[acronym, Multi-User Dungeon; alt. Multi-User Dimension]
1. n. A class of virtual reality experiments accessible via the Internet. These are real-time chat forums with structure; they have multiple 'locations' like an adventure game, and may include combat, traps, puzzles, magic, a simple economic system, and the capability for characters to build more structure onto the database that represents the existing world.
2. vi. To play a MUD (see hack-and-slay). The acronym MUD is often lowercased and/or verbed; thus, one may speak of 'going mudding', etc.
Historically, MUDs (and their more recent progeny with names of MUform) derive from an AI experiment by Richard Bartle and Roy Trubshaw on the University of Essex's DEC-10 in the early 1980s; descendants of that game still exist today (see BartleMUD). The title 'MUD' is still trademarked to the commercial MUD run by Bartle on British Telecom (the motto: "You haven't *lived* 'til you've *died* on MUD!"); however, this did not stop students on the European academic networks from copying and improving on the MUD concept, from which sprung several new MUDs (VAXMUD, AberMUD, LPMUD). Many of these had associated bulletin-board systems for social interaction. Because USENET feeds have been spotty and difficult to get in the U.K. and the British JANET network doesn't support FTP or remote login via telnet, the MUDs became major foci of hackish social interaction there.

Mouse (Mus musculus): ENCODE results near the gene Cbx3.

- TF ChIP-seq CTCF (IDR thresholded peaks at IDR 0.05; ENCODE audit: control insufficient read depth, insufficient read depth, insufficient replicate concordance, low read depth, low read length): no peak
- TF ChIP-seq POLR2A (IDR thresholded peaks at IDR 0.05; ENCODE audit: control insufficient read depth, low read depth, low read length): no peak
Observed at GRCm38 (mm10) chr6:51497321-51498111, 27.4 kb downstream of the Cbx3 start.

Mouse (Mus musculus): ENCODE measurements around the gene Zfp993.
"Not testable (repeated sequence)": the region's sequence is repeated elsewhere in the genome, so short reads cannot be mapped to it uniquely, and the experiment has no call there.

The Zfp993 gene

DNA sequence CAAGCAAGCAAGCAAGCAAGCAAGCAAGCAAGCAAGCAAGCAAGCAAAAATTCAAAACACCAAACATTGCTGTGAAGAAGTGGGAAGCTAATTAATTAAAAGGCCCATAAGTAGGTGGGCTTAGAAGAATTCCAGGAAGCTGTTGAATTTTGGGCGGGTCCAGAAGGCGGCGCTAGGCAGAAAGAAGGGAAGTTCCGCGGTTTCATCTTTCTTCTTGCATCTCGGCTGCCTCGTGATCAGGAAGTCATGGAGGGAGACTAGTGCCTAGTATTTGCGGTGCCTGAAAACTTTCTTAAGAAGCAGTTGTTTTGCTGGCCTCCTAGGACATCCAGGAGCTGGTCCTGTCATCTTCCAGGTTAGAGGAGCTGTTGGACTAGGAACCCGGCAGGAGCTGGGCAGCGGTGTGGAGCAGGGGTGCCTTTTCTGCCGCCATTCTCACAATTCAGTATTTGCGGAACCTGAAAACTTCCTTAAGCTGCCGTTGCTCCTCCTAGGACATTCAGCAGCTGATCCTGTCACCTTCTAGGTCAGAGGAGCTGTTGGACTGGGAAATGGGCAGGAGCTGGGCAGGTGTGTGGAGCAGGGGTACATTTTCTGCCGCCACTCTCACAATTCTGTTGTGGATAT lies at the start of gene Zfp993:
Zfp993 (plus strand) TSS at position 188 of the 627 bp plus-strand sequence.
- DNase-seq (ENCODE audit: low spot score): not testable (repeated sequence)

AberMUD and other variants crossed the Atlantic around 1988 and quickly gained popularity in the U.S.; they became nuclei for large hacker communities with only loose ties to traditional hackerdom (some observers see parallels with the growth of USENET in the early 1980s). The second wave of MUDs (TinyMUD and variants) tended to emphasize social interaction, puzzles, and cooperative world-building as opposed to combat and competition. In 1991, over 50% of MUD sites are of a third major variety, LPMUD, which synthesizes the combat/puzzle aspects of AberMUD and older systems with the extensibility of TinyMud. The trend toward greater programmability and flexibility will doubtless continue.
The state of the art in MUD design is still moving very rapidly, with new simulation designs appearing (seemingly) every month. There is now (early 1991) a move afoot to deprecate the term MUD itself, as newer designs exhibit an exploding variety of names corresponding to the different simulation styles being explored.